Not that the expansion of the Meijer corporation was without growing pains. The banks occasionally balked at lending it money, and Meijer sometimes couldn't pay the bills on time. In recent years, the company laid off hundreds of employees to remain competitive with Wal-Mart and other chains.
Its workforce now numbers 60,000, down from 72,000 a decade ago. The company operates about 200 stores in Michigan, Indiana, Ohio, Illinois and Kentucky.
In 1992, Meijer led the company into the wholesale membership business, opening seven SourceClub stores in competition with Wal-Mart's Sam's Clubs. The following year, Meijer closed the SourceClub stores.
In 2010, Forbes magazine listed Meijer Inc. as the 15th largest privately owned company in the country, with estimated annual sales of $14.25 billion. The same year, Fred Meijer was listed as 145th on Forbes list of world's richest with an estimated personal wealth of $5 billion, ahead of DeVos who ranked 176th.
Years ago, Mr. Meijer put the family-owned corporation into trust for his three sons and future generations.
Meijer never was comfortable discussing his personal wealth.
"I do not think money equates to brains," he once said, "and I do not want to get into the position that people think just because we built these stores, now we ask Fred's opinion and it is worth more than if he did not build the stores."
For years, he and Lena Meijer continued living frugally. He usually drove an older car, and the couple lived in the modest Grand Rapids home they built in 1957, where they raised their three sons. In later years, they moved into a condominium in the Cook Valley Estates development operated by the Porter Hills retirement community.
Throughout his career, Meijer was committed to assuring his company's survival.
In November 1963, the year before his father died, Mr. Meijer, then 44 years old, took out sheets of lined papers and wrote out long-hand his plan for the business's future in case of his own death. His heirs could sell the business, manage it by committee or formulate another plan to continue operating, he wrote.
"First, I would prefer you not sell out," he wrote. "I would like to see the business continued, because on a sellout, many of our key employees would lose their jobs."
Later, Mr. Meijer put the family-owned corporation into trust for his three sons and future generations.
That commitment to continuing the company after he is gone reflects Meijer's attitude toward his growing workforce, that every employee — "associates," he called them — deserved to be treated with dignity.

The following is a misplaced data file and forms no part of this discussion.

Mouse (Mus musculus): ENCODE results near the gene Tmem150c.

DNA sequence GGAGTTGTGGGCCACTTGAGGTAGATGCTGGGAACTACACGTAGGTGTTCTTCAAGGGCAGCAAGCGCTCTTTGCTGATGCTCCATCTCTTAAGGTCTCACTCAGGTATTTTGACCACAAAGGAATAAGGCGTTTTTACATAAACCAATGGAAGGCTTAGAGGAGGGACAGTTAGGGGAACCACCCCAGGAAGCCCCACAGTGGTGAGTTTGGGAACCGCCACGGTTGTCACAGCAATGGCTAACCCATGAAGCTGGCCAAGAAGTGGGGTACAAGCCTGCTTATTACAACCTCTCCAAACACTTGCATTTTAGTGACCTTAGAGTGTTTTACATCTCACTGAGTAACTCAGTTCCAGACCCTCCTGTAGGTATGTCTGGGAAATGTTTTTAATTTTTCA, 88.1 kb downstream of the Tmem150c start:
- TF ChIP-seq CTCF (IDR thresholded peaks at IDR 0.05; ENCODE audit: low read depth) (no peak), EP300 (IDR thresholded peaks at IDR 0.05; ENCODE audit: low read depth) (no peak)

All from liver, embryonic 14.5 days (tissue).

"When you have good people, you've got to let them do their thing, make mistakes and be human," he said.
He was equally committed to assuring the company's integrity. When the company underpaid a supplier by $10,000 and no one had caught the error, Harvey Lemmen, who later would become the company's deputy chairman, asked Meijer what he should do.
He recalled his boss's answer: "We'd scream if we had overpaid it, so... let's tell them."
In 1990, Mr. Meijer handed control over to his sons, Hank and Doug, who became co-chairmen of the company's executive committee. Hank has served as CEO since 2002.
Meijer continued his involvement with the company as chairman emeritus and continued as the company's unofficial ambassador, slapping an employee on the back for a job well done, chatting with customers and passing out his ever-present Purple Cow coupons, redeemable for a free ice cream cone.
Looking back on the business he built, he once said: "It has been an interesting life, and I would not have missed it for anything else in the world. But believe you me, it was a lot of hard work."
Retirement gave him more time for his community involvement and philanthropy, as he delighted in seeing what his money could do for the area's hospitals, colleges and cultural institutions.
In 1992, he was the major contributor for a Kent County park in Cannon Township that became known as the Pickeral Lake Fred Meijer Nature Preserve. He gave a section of the Berlin Wall to the Gerald R. Ford Presidential Museum.
He never would discuss how much money he donated to various causes, but among the recipients was Grand Valley State University, which named its public broadcast center after him.
When Spectrum Health began a $30 million fund drive for a proposed heart center, Fred and Lena Meijer became the lead donors. In 2004, the hospital opened the Fred and Lena Meijer Heart Center.
In November, it performed its first heart transplant. In May 2011, Mr. Meijer was awarded the second annual Richard M. DeVos award by the American Heart Association for his philanthropic efforts to improving prevention and care for cardiovascular disease.
Mr. Meijer began working at an early age in the grocery business and grew his father's store into a leading supercenter. Now located in five states throughout the Midwest, the chain has nearly 200 stores and almost 60,000 employees. Meijer is ranked as the 18th largest privately held company in the country.
Along with that growth, the Meijers developed a love for philanthropy that is evident in West Michigan.
The breadth of his generosity donations covers four major areas: trails, culture, education and health care.
Hendrik Meijer (1883 - 1964)
Gezina Meijer (1886 - 1978)
Frederik Meijer Gardens and Sculpture Park
Created by: Patti Podboy
Record added: Dec 10, 2011
Find A Grave Memorial# 81795376